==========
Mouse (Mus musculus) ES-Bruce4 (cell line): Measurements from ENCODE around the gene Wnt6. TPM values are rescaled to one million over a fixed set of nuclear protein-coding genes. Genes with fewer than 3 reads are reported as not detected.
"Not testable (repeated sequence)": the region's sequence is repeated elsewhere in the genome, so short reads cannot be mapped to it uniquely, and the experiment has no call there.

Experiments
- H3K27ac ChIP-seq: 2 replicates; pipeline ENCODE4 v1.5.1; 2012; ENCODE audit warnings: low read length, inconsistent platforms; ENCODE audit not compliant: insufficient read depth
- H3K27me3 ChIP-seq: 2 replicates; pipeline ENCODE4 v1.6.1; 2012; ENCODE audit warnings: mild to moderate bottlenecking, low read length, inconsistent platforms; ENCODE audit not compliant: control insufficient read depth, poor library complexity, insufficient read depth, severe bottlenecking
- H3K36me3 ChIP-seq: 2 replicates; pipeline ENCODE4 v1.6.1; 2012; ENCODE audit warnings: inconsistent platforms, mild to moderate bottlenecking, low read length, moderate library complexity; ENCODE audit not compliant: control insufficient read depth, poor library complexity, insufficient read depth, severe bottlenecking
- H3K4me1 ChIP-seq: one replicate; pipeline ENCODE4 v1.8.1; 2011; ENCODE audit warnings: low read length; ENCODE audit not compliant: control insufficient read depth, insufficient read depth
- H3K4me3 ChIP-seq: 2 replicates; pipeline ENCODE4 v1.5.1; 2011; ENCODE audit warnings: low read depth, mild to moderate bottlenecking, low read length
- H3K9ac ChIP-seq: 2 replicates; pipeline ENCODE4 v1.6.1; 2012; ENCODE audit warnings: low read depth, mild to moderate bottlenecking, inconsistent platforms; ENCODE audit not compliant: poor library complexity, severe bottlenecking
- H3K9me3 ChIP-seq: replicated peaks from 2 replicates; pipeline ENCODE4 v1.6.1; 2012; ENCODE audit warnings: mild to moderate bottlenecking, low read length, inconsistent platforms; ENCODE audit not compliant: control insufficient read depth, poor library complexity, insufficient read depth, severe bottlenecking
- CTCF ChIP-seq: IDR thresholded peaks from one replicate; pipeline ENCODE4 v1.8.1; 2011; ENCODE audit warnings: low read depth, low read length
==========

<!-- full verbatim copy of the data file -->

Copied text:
Mouse (Mus musculus) ES-Bruce4 (cell line): Measurements from ENCODE around the gene Wnt6. TPM values are rescaled to one million over a fixed set of nuclear protein-coding genes. Genes with fewer than 3 reads are reported as not detected.
"Not testable (repeated sequence)": the region's sequence is repeated elsewhere in the genome, so short reads cannot be mapped to it uniquely, and the experiment has no call there.

Experiments
- H3K27ac ChIP-seq: 2 replicates; pipeline ENCODE4 v1.5.1; 2012; ENCODE audit warnings: low read length, inconsistent platforms; ENCODE audit not compliant: insufficient read depth
- H3K27me3 ChIP-seq: 2 replicates; pipeline ENCODE4 v1.6.1; 2012; ENCODE audit warnings: mild to moderate bottlenecking, low read length, inconsistent platforms; ENCODE audit not compliant: control insufficient read depth, poor library complexity, insufficient read depth, severe bottlenecking
- H3K36me3 ChIP-seq: 2 replicates; pipeline ENCODE4 v1.6.1; 2012; ENCODE audit warnings: inconsistent platforms, mild to moderate bottlenecking, low read length, moderate library complexity; ENCODE audit not compliant: control insufficient read depth, poor library complexity, insufficient read depth, severe bottlenecking
- H3K4me1 ChIP-seq: one replicate; pipeline ENCODE4 v1.8.1; 2011; ENCODE audit warnings: low read length; ENCODE audit not compliant: control insufficient read depth, insufficient read depth
- H3K4me3 ChIP-seq: 2 replicates; pipeline ENCODE4 v1.5.1; 2011; ENCODE audit warnings: low read depth, mild to moderate bottlenecking, low read length
- H3K9ac ChIP-seq: 2 replicates; pipeline ENCODE4 v1.6.1; 2012; ENCODE audit warnings: low read depth, mild to moderate bottlenecking, inconsistent platforms; ENCODE audit not compliant: poor library complexity, severe bottlenecking
- H3K9me3 ChIP-seq: replicated peaks from 2 replicates; pipeline ENCODE4 v1.6.1; 2012; ENCODE audit warnings: mild to moderate bottlenecking, low read length, inconsistent platforms; ENCODE audit not compliant: control insufficient read depth, poor library complexity, insufficient read depth, severe bottlenecking
- CTCF ChIP-seq: IDR thresholded peaks from one replicate; pipeline ENCODE4 v1.8.1; 2011; ENCODE audit warnings: low read depth, low read length